Day 3: We’ll depart for the renowned Murchison Falls National Park, locally known as Kabalega Falls. On the way we‘ll stop to look for Puvel’s Illadopsis in the Kaniyo Pabidi section of Budongo Forest where there is a small and disjunct population of this bird, which is typically found far to the west. Soon after we enter the National Park, it will be worth checking the gate for a large, bright, orange-and-velvety-black agama, a fairly newly described species of Old-World lizard Agama finchi or Finch’s Agama, named after our leader. We’ll drive slowly and bird as we head to our accommodation, stopping to picnic along the way. Night at Murchison Falls National Park.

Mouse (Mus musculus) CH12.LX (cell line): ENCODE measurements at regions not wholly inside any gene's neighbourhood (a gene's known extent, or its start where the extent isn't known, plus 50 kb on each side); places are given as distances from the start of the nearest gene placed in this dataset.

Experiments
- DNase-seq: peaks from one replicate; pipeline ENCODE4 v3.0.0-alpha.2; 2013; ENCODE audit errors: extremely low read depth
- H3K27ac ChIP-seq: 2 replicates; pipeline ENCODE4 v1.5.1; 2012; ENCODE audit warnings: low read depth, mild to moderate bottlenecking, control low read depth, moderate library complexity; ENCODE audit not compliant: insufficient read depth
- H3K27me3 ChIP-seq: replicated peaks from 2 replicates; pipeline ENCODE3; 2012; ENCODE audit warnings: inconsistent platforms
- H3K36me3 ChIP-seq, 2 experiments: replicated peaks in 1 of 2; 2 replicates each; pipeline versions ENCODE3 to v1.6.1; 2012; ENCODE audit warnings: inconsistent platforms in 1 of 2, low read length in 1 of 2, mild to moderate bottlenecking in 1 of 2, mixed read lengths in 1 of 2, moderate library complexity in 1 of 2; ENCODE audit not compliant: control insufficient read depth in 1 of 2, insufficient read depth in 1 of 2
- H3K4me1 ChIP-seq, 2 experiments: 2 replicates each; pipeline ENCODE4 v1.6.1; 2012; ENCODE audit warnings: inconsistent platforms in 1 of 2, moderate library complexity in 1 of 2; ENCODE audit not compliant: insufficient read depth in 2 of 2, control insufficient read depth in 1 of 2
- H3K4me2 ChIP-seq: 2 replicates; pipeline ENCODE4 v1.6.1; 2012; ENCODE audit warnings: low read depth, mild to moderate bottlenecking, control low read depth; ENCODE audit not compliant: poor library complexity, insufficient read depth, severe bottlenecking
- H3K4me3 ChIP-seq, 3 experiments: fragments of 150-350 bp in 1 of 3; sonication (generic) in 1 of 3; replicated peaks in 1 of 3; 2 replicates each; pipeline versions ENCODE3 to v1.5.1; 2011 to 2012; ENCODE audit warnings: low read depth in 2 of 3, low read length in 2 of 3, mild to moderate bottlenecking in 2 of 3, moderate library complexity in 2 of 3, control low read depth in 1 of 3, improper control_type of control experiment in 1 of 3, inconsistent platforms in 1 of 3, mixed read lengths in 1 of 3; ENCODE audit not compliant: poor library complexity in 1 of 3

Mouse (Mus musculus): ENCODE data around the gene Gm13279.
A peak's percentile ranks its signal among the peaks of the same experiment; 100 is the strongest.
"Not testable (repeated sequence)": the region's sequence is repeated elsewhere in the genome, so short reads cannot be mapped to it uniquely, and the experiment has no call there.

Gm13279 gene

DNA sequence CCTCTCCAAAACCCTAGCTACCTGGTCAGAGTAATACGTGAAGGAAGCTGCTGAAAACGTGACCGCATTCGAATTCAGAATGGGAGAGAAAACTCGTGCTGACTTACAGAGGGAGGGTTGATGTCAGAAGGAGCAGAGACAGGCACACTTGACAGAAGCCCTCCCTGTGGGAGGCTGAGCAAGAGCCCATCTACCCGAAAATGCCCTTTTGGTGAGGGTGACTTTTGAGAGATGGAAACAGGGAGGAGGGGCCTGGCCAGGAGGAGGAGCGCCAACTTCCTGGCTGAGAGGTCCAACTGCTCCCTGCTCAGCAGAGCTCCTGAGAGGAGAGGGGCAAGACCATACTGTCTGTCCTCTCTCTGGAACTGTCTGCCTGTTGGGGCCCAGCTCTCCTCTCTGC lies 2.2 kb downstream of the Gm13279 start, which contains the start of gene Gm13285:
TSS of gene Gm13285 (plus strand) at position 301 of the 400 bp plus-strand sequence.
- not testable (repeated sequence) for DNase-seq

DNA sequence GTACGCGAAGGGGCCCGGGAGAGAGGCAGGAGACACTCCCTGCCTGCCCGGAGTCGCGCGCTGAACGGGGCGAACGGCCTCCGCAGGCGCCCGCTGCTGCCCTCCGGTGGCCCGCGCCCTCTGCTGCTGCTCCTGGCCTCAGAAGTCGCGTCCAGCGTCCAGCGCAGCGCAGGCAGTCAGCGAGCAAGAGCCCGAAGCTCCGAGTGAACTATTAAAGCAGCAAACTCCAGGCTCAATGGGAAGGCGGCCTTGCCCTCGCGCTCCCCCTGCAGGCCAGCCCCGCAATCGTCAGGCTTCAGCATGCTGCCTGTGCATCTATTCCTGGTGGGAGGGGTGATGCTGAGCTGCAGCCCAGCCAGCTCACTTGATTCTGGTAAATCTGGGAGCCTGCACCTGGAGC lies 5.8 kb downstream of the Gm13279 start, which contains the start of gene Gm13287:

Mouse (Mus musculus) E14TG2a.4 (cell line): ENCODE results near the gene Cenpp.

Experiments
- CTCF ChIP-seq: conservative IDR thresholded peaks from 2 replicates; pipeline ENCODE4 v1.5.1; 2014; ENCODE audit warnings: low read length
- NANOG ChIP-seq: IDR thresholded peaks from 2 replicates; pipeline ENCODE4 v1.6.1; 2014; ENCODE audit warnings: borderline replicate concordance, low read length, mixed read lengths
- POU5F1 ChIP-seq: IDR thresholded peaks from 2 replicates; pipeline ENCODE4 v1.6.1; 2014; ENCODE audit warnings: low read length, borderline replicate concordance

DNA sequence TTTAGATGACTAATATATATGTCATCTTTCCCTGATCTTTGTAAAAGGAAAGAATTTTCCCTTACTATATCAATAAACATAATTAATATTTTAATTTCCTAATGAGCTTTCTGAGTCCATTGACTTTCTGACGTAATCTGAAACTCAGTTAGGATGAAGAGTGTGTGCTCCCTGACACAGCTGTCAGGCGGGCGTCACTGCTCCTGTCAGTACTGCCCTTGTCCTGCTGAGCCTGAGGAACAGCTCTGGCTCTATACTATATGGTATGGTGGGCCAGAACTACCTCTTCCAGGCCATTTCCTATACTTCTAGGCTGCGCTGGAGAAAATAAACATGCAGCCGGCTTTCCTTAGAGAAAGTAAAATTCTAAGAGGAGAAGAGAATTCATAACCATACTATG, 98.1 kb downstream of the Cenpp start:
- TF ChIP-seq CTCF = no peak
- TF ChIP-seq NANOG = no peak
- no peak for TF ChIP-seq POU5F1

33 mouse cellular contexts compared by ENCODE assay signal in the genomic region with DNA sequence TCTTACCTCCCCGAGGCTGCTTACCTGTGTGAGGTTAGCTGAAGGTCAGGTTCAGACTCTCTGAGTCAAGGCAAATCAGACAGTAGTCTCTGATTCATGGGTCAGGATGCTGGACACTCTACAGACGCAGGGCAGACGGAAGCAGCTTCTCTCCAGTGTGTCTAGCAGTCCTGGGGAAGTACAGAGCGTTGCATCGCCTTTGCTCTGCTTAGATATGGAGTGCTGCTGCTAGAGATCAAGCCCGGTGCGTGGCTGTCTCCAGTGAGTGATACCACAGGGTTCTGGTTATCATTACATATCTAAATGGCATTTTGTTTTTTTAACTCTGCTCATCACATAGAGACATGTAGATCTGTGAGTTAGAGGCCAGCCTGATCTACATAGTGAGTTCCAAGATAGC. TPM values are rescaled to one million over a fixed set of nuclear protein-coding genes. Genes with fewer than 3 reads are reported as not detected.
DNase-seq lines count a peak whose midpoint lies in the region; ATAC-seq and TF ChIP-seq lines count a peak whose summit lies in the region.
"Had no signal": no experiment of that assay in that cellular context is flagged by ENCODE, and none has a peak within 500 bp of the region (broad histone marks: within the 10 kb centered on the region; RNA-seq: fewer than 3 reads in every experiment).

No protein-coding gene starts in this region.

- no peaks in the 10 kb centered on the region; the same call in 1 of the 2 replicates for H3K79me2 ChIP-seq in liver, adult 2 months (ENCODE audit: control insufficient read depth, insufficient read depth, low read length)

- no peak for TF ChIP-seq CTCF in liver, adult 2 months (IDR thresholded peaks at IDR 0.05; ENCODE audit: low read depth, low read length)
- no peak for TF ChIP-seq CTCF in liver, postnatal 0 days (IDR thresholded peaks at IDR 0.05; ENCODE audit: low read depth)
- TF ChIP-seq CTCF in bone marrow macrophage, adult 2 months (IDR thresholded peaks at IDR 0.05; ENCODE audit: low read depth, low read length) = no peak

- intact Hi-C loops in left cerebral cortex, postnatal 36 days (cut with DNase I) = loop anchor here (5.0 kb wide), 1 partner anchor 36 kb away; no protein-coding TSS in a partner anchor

Day 4: During our time at the Park, we’ll drive a track which heads along the Victoria Nile river towards the Lake Albert delta where the west-flowing Victoria Nile makes an abrupt turn and becomes the north-flowing Albert Nile. In the afternoon we’ll take a boat to the foot of Murchison Falls, where the mighty Nile is squeezed through a twenty-three-foot gap. An abundance of waterbirds occupy the well-wooded banks of the river, and we’ll hope for another encounter with Shoebill. Others we’ll also hope to see include the well-named Goliath Heron, Hamerkop on their enormous stick nests, yodeling African Fish-Eagle, and the regal Grey Crowned-Crane, which is Uganda’s National bird. Senegal Thick-knee, Long-toed and Spur-winged Lapwings, African Jacana, and African Skimmers all rest on sandbanks, and riverine vegetation provides perches for solitary and stately Giant and the gem-like Malachite Kingfishers. Burrows in the cliffs represent colonies of astounding Red-throated Bee-eaters or vociferous Pied Kingfishers. With luck we may see the rare Pel’s Fishing-Owl, as well as the dashing Red-necked Falcon that frequents the palm trees lining the riverbanks. In addition to the profusion of birds, we’ll see large numbers of the impressive Nile crocodile, hippopotamus, African buffalo, vervet monkey and olive baboon at close range, and herds of African elephants sometimes bathe in the river shallows. The scenic area north of the Nile holds a number of birds typical of dry savanna and we‘ll search here for Abdim’s Stork, Secretary Bird, Black-breasted Snake-Eagle, Shikra, Dark Chanting-Goshawk, Heuglin’s Francolin, Black-headed Lapwing, with both Swallow-tailed and Northern Carmine Bee-eaters, Black Scimitar-bill, Black-backed Cisticola, Shelley’s Rufous Sparrow, and Black-faced Quailfinch. A few birds—with their ranges centered on the Sahel region to the north—reach their southern limits here including the ponderous Abyssinian Ground-Hornbill, incandescent Abyssinian Roller, White-fronted Black-Chat, diminutive but bright Pygmy Sunbird and somber White-rumped Seedeater. Mammals are well represented and we’ll watch for the shy patas monkey, bushbuck, Rothschild’s giraffe, Uganda kob, oribi, Jackson’s hartebeest, and Defassa waterbuck. This is also one of the best places in Uganda to find lions. The moist, grassy woodland to the south of the Nile is very different from that of the north bank and supports a host of localized birds including Red-winged Prinia, the unusually proportioned Purple Glossy-Starling, Black-bellied Firefinch, both Cabanis’s and Brown-rumped Buntings, and, if we are fortunate, White-breasted Cuckooshrike and Red-winged Pytilia. Night at Murchison Falls National Park.